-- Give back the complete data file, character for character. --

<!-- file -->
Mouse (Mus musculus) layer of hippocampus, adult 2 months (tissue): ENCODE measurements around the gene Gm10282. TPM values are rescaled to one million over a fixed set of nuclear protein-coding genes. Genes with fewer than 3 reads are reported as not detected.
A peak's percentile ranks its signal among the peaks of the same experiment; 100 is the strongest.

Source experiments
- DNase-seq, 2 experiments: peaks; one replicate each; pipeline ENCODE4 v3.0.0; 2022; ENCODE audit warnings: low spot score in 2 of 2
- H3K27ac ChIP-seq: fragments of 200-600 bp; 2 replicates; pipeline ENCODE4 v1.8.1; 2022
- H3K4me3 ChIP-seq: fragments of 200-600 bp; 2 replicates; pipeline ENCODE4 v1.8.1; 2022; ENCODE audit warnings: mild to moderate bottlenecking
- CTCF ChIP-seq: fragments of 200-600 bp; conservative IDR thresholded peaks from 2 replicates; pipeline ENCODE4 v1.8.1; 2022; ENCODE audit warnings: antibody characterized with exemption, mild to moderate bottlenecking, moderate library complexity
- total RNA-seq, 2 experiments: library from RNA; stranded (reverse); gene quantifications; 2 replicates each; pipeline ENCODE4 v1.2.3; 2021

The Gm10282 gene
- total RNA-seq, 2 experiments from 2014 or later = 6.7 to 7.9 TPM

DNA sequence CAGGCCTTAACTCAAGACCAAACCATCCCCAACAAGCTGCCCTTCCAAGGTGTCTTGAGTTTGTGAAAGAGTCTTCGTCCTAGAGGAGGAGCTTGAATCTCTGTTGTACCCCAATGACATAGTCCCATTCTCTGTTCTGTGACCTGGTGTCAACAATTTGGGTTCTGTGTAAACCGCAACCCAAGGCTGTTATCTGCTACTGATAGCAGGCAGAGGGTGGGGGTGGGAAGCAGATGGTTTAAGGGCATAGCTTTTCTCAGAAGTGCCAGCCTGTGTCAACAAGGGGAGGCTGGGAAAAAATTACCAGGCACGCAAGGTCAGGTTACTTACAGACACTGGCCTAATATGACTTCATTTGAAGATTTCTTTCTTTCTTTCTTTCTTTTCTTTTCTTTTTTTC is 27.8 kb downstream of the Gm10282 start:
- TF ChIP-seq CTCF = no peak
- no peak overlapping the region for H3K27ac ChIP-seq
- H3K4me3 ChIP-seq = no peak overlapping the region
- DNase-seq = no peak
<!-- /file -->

Mouse (Mus musculus) layer of hippocampus, adult 2 months (tissue): ENCODE measurements around the gene Gm10282. TPM values are rescaled to one million over a fixed set of nuclear protein-coding genes. Genes with fewer than 3 reads are reported as not detected.
A peak's percentile ranks its signal among the peaks of the same experiment; 100 is the strongest.

Source experiments
- DNase-seq, 2 experiments: peaks; one replicate each; pipeline ENCODE4 v3.0.0; 2022; ENCODE audit warnings: low spot score in 2 of 2
- H3K27ac ChIP-seq: fragments of 200-600 bp; 2 replicates; pipeline ENCODE4 v1.8.1; 2022
- H3K4me3 ChIP-seq: fragments of 200-600 bp; 2 replicates; pipeline ENCODE4 v1.8.1; 2022; ENCODE audit warnings: mild to moderate bottlenecking
- CTCF ChIP-seq: fragments of 200-600 bp; conservative IDR thresholded peaks from 2 replicates; pipeline ENCODE4 v1.8.1; 2022; ENCODE audit warnings: antibody characterized with exemption, mild to moderate bottlenecking, moderate library complexity
- total RNA-seq, 2 experiments: library from RNA; stranded (reverse); gene quantifications; 2 replicates each; pipeline ENCODE4 v1.2.3; 2021

The Gm10282 gene
- total RNA-seq, 2 experiments from 2014 or later = 6.7 to 7.9 TPM

DNA sequence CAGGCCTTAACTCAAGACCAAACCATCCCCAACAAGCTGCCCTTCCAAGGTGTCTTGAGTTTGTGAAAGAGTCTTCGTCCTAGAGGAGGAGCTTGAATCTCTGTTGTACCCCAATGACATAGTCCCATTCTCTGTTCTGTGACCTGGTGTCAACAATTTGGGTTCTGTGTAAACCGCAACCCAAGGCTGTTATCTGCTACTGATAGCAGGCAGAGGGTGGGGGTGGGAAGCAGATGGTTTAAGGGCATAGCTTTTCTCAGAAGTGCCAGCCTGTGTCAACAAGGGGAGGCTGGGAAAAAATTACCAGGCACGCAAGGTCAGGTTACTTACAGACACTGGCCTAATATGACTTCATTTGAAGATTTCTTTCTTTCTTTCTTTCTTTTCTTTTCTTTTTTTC is 27.8 kb downstream of the Gm10282 start:
- TF ChIP-seq CTCF = no peak
- no peak overlapping the region for H3K27ac ChIP-seq
- H3K4me3 ChIP-seq = no peak overlapping the region
- DNase-seq = no peak